Between 1550 and 1650, Italian artists and the city of Rome were at the center of the European art world and, despite the rise of Paris and London in the eighteenth century, Rome remained the most important cultural center until about 1800. Rome was, above all, the source of the western European classical tradition, visibly manifested by the Roman architectural and sculptural monuments dominating the city. And there was the Italian landscape, especially the Roman Campagna, the lands stretching south and east of the city. The landscape and light of the Campagna inspired artists until the end of the nineteenth century. The city’s warm climate, its exotic fruit trees, and its centuries-old history attracted Dutch, Flemish, French and German artists from the seventeenth century on, for no artist could avoid the weight of the classical tradition nor the landscape that Rome and Italy embodied.
Rome, Italy and Europe reflects the various ways the classical tradition and the Roman landscape influenced European art. In the visual arts, the classical tradition flourished in two ways: one, by the appropriation of classical architecture, monuments and sculpture as motifs into paintings, drawings, prints, and wall decoration, and two, by the stylistic influence of antique art directly or as it was filtered through the Renaissance and subsequent classicizing eras. An example drawn from the exhibition is the Benton’s newly acquired painting Italianate Landscape with Sleeping Youth and Sculpture from the 1660s by the Dutch artist Jan Weenix (1642-1719). A youth with his dog has fallen asleep on his red cloak in the lower right. Behind the boy stretches a coastal landscape with distant buildings, one suggesting the Castel Sant’Angelo in Rome, ships, and a caravan approaching the shore. Dominating the left half of the canvas is a depiction of the ca. 1595 Apotheosis of Alessandro Farnese by the late Mannerist Italian sculptor Simone Moschino (1553-1610). Dark clouds hover above and, like most Italianate paintings, light plays an important role, softly illuminating the major parts of the work.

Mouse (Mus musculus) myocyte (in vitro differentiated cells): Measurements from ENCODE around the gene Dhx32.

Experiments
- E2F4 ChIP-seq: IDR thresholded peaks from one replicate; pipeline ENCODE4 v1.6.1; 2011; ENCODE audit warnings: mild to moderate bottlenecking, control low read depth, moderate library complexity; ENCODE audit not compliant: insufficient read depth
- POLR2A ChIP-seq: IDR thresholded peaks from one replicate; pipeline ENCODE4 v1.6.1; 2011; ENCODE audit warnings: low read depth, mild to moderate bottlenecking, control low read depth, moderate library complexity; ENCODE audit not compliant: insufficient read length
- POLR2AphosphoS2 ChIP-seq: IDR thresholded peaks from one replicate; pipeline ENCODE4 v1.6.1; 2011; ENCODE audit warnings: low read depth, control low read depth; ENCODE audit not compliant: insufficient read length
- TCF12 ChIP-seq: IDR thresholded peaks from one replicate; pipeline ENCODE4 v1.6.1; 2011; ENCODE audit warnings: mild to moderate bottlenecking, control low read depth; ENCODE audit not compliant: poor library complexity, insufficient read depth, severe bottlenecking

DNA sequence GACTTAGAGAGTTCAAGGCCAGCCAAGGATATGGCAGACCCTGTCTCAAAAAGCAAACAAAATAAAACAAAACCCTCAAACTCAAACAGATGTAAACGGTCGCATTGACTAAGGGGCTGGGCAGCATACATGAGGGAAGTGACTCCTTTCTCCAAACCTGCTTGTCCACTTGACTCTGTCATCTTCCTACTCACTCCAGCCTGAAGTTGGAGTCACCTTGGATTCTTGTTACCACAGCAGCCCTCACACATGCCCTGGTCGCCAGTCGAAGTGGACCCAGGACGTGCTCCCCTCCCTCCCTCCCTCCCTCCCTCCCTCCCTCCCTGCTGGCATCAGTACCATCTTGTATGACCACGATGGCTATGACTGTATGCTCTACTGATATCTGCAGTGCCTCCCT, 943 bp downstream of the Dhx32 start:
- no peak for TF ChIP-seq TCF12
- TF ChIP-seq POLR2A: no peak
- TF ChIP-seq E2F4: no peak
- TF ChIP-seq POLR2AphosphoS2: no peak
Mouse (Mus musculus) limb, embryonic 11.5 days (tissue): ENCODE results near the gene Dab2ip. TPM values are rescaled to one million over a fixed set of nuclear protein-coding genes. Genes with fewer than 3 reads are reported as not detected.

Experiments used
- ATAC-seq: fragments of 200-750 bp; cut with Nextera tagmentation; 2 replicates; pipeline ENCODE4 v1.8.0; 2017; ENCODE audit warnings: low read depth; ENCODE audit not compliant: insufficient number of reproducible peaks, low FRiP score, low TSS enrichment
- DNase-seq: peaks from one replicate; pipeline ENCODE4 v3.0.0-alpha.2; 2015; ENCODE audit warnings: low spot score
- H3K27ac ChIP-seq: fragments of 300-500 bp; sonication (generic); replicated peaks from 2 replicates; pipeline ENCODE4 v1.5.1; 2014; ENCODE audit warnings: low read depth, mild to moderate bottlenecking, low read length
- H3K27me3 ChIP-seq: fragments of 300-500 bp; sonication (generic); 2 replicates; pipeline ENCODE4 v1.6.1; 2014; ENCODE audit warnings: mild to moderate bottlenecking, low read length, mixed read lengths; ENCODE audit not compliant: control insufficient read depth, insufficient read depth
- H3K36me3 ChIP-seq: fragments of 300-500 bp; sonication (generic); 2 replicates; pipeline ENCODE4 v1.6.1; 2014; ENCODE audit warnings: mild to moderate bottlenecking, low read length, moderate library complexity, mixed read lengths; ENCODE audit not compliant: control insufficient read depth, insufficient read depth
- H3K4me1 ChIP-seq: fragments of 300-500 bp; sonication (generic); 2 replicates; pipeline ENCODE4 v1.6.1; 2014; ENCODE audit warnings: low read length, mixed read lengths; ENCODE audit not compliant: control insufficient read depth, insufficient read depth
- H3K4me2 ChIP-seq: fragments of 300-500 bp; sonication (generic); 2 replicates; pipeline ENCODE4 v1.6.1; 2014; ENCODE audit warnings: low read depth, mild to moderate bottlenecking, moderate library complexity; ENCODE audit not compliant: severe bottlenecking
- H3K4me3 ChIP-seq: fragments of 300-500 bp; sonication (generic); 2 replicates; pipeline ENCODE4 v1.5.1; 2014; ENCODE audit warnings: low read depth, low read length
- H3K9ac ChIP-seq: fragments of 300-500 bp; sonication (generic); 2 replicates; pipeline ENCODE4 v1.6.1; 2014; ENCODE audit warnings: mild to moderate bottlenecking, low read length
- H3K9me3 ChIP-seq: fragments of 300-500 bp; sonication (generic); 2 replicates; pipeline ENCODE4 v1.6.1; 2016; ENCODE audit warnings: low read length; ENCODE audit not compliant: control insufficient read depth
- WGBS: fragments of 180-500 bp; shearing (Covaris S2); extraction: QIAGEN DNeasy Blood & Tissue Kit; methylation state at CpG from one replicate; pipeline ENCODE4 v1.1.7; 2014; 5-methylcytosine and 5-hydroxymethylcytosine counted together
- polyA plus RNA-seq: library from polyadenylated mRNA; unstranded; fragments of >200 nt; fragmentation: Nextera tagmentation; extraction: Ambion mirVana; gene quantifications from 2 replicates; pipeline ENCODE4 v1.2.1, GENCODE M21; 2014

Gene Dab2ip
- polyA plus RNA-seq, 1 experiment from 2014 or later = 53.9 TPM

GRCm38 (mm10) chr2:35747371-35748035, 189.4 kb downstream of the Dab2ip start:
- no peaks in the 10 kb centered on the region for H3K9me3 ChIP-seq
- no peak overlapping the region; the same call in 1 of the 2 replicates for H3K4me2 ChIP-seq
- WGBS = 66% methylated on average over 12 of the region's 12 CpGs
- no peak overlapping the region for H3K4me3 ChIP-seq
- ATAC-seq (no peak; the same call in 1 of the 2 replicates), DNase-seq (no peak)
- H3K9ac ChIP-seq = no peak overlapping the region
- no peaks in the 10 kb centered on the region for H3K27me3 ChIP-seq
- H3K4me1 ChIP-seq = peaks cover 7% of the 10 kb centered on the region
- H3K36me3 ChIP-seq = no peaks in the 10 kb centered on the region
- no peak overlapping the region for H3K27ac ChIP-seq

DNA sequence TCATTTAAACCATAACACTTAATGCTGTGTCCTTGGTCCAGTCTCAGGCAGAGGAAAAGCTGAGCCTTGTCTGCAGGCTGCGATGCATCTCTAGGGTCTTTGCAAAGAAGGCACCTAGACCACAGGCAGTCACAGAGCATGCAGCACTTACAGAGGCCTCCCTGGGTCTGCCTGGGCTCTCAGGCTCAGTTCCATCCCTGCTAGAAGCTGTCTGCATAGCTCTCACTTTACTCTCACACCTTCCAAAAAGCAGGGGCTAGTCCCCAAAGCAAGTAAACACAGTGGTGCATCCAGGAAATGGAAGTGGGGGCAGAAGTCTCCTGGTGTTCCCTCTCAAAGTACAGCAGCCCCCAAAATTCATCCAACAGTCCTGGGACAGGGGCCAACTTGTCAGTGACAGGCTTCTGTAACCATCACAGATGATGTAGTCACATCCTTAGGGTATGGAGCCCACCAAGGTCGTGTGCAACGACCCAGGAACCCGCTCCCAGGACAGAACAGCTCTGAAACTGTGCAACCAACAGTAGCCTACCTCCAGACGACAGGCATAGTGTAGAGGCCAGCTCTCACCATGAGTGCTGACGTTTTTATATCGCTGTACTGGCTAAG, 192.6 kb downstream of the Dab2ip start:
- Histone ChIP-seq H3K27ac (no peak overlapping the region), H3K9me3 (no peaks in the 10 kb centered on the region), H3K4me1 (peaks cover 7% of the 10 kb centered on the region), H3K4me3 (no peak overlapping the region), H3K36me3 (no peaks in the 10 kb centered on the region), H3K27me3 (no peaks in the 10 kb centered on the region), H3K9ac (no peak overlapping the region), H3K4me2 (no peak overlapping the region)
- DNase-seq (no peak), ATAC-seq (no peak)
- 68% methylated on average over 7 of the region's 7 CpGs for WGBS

Light and water, as well as a classical temple, are important in the painting of an Italian garden about 1800, probably the Borghese Gardens in Rome, by Giovanni Maldurra (ca. 1772-1849). Likely painted for the tourist on the Grand Tour, Maldurra’s garden is suggestive of the beauty of the Roman garden but not necessarily of a specific place. Besides these paintings, the exhibition will feature works by, among others, Gerard de Lairesse, Hermann van Swanevelt, Jan Both, Benjamin West, James Watson and Johann Martin Schmidt. The antique tradition eventually waned in the late nineteenth century, but its legacy is as vibrant as ever.